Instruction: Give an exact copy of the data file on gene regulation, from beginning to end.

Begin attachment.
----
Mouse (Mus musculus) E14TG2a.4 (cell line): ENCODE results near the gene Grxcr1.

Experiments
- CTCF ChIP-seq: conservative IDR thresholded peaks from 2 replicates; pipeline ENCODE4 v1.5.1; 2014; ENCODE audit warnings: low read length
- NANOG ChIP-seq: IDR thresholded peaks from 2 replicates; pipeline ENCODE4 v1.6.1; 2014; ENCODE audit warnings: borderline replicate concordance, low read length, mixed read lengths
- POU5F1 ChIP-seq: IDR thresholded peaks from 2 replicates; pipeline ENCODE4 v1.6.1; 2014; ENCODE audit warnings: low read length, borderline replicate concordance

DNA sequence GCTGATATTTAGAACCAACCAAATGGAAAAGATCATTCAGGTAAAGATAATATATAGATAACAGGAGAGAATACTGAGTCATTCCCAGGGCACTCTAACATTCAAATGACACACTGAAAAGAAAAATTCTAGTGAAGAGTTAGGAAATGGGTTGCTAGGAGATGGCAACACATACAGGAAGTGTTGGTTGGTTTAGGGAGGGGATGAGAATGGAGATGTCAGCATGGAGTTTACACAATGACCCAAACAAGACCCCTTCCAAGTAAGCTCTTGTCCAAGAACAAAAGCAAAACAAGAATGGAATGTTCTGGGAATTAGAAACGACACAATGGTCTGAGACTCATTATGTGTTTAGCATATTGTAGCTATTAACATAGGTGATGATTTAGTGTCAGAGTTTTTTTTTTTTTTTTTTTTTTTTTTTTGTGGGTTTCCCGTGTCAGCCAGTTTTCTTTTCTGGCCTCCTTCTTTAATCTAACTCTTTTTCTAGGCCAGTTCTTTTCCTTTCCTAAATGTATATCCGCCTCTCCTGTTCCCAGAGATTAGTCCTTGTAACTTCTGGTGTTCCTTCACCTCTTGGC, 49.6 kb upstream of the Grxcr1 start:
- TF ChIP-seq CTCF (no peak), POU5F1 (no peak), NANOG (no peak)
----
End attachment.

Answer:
Mouse (Mus musculus) E14TG2a.4 (cell line): ENCODE results near the gene Grxcr1.

Experiments
- CTCF ChIP-seq: conservative IDR thresholded peaks from 2 replicates; pipeline ENCODE4 v1.5.1; 2014; ENCODE audit warnings: low read length
- NANOG ChIP-seq: IDR thresholded peaks from 2 replicates; pipeline ENCODE4 v1.6.1; 2014; ENCODE audit warnings: borderline replicate concordance, low read length, mixed read lengths
- POU5F1 ChIP-seq: IDR thresholded peaks from 2 replicates; pipeline ENCODE4 v1.6.1; 2014; ENCODE audit warnings: low read length, borderline replicate concordance

DNA sequence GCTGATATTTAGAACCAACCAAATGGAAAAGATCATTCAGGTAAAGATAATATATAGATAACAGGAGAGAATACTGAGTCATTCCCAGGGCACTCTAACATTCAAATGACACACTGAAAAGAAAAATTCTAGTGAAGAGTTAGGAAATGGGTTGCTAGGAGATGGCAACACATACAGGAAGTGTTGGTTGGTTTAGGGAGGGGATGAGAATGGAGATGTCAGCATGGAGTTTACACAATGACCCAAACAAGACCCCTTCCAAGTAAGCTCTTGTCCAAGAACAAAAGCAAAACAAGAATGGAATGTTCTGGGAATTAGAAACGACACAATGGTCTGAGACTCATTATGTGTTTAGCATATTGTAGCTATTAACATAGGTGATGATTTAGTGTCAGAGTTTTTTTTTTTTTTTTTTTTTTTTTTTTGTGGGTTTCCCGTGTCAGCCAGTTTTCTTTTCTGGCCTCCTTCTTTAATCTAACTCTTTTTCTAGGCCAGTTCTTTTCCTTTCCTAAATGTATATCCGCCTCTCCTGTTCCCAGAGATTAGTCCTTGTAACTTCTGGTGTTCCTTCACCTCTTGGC, 49.6 kb upstream of the Grxcr1 start:
- TF ChIP-seq CTCF (no peak), POU5F1 (no peak), NANOG (no peak)